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Jews, Sarah Palin, and anti-Semitism

January 14, 2010

Jennifer Rubin has a ridiculous piece in Commentary purporting to explore Jewish people’s special personal hatred for Sarah Palin. Jews, we are told, find her intellect lacking and her values alien, and this in turn is because Jews are overrepresented among the urban, meritocratic professional class. Here are the key passages:

  1. “American Jews are largely urban, clustered in Blue States, culturally sophisticated, with more years of college and postgraduate education than the average American. … It is not surprising, then, that Jews historically have not warmed to politicians who do not project intellectual sophistication.”
  2. “She comes from the wilderness, brags about hunting and eating native animals, and is a proud gun owner.”
  3. “Palin and her husband had labored at jobs most professional and upper-middle-class Jews would never dream of holding”
  4. “Palin calls herself a “hockey mom” and brags aloud about the athletic prowess of her children, while Jews are more likely to sport “My child Is an Honor Student” bumper stickers.”
  5. “Outside the Orthodox community, where large families are increasingly the norm, having five children, as Palin does, is aberrant to American Jews.”
  6. “Palin’s oldest, Track, has joined the military, while many Jews lack a family military tradition.”
  7. “Trig [Palin’s youngest son, who has Down Syndrome]  was not a selling point with many Jewish women who couldn’t imagine making a similar choice—indeed, many have, in fact, made the opposite one.”
  8. “Popular Jewish and non-Jewish female politicians—from Senator Diane Feinstein to Madeleine Albright to Hillary Clinton—have been modest to the point of frumpiness in appearance and professional in style, and therefore perfectly acceptable to Jewish women who aspired to similar positions of responsibility.”

For the sake of argument, let’s make the (big, somewhat suspect) assumption that Jews are in fact disproportionately put off by Palin. Let’s also make the (even bigger) assumption that Rubin’s sociological claims about the American jewry are true. Appropriately qualified, these assumptions may well be basically correct. Even if Rubin is speaking far too presumptuously, it’s not these assumptions as such that make the piece so repellently anti-Semitic.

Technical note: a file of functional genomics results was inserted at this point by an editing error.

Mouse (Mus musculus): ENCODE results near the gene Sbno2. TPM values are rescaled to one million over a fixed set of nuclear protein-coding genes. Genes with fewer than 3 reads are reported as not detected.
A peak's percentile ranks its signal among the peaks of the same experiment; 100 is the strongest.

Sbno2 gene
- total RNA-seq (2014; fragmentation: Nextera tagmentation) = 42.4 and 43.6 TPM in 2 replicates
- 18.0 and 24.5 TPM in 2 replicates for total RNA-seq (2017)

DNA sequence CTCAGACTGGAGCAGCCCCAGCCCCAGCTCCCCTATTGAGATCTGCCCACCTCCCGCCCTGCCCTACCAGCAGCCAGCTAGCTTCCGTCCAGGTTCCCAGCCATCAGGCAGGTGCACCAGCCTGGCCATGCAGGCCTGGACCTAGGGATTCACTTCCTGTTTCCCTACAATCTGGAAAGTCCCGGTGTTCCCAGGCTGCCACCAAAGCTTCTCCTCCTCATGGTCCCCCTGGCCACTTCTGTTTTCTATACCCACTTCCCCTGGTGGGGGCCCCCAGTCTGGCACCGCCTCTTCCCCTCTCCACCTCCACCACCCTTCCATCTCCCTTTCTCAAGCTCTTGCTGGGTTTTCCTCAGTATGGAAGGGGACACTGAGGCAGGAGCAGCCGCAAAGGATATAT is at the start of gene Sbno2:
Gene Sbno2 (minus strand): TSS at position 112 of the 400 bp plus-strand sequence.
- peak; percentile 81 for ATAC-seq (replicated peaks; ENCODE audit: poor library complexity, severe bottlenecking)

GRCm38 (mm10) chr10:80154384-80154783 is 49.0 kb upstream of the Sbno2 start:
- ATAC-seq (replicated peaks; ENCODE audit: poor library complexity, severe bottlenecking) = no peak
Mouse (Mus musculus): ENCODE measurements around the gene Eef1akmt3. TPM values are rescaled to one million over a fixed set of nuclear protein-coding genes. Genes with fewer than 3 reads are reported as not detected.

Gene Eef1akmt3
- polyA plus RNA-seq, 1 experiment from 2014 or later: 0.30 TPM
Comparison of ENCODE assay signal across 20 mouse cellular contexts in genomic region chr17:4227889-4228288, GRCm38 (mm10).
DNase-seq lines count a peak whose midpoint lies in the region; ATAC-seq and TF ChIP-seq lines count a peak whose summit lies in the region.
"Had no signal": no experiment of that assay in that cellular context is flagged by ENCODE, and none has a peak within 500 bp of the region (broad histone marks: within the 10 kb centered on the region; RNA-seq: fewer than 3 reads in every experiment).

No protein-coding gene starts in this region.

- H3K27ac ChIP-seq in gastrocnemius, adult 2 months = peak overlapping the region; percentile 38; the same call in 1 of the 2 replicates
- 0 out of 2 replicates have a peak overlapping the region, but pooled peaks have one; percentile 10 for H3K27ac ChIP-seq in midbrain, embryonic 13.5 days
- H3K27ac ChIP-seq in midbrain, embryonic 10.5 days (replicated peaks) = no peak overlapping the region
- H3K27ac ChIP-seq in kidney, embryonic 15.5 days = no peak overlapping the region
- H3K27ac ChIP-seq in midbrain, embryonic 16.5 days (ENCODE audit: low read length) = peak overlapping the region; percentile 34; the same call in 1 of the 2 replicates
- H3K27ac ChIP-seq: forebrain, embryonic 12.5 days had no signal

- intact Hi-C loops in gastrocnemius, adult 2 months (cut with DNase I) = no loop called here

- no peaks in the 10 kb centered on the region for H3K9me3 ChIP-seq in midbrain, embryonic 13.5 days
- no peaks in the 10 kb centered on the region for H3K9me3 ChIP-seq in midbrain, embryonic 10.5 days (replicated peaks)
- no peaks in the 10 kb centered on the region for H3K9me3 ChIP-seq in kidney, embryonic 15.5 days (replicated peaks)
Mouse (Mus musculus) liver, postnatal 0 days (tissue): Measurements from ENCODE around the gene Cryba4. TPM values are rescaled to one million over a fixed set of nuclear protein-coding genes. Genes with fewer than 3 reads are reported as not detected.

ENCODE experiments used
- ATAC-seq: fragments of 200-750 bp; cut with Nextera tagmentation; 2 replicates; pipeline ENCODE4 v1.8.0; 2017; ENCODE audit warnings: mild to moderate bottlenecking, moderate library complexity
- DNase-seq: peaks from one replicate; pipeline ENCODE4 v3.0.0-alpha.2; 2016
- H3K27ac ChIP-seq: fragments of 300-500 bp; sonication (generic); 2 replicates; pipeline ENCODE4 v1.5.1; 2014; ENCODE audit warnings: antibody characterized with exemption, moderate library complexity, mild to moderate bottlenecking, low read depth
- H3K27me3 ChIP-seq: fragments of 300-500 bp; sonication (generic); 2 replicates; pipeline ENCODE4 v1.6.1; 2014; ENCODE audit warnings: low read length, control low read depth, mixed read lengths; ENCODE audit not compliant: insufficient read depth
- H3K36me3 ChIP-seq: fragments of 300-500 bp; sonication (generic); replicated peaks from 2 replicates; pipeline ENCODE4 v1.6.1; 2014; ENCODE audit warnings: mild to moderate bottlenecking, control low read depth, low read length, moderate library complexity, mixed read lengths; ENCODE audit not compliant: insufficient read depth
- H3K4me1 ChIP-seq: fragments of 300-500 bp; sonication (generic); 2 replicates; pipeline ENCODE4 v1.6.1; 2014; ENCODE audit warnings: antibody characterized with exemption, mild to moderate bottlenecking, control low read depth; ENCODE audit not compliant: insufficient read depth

The real problem with Rubin’s piece is that it encourages the thought that Jews’ dislike of Palin is some special brand of Jewish hatred rather than an instance of a completely general, unobjectionable feature of human nature: people, whoever they are, tend to be put off on a personal level by political figures they see as having dangerously defective intellects, wrong-headed personal values, and bad or immoral policies. But Rubin intentionally or not insinuates that Jews are especially insular, distrustful, and resentful, that they don’t like Palin because she’s not a member of the Tribe.

She trades on two not-totally-unreasonable premises: 1) that Jews are overrepresented among the urban, meritocratic professional class and 2) that members of the (mostly non-Jewish) urban, meritocratic professional class, Jewish or not, tend to dislike Palin. Of course, the reasonable conclusion from this is that Jews’ Palin-hate is just like everyone else’s Palin-hate (at least everyone else in the urban, meritocratic professional class). There’s nothing distinctively Jewish, or especially unfair, about it.

Sadly, lumping urban Jewish meritocrats in with their non-Jewish comrades will, in the eyes of anti-Semites, only further tar those non-Jews as “culturally Jewish” or some such nonsense. That Rubin’s article may encourage this vile form of anti-Semitic paranoia is its other, bigger tragedy.

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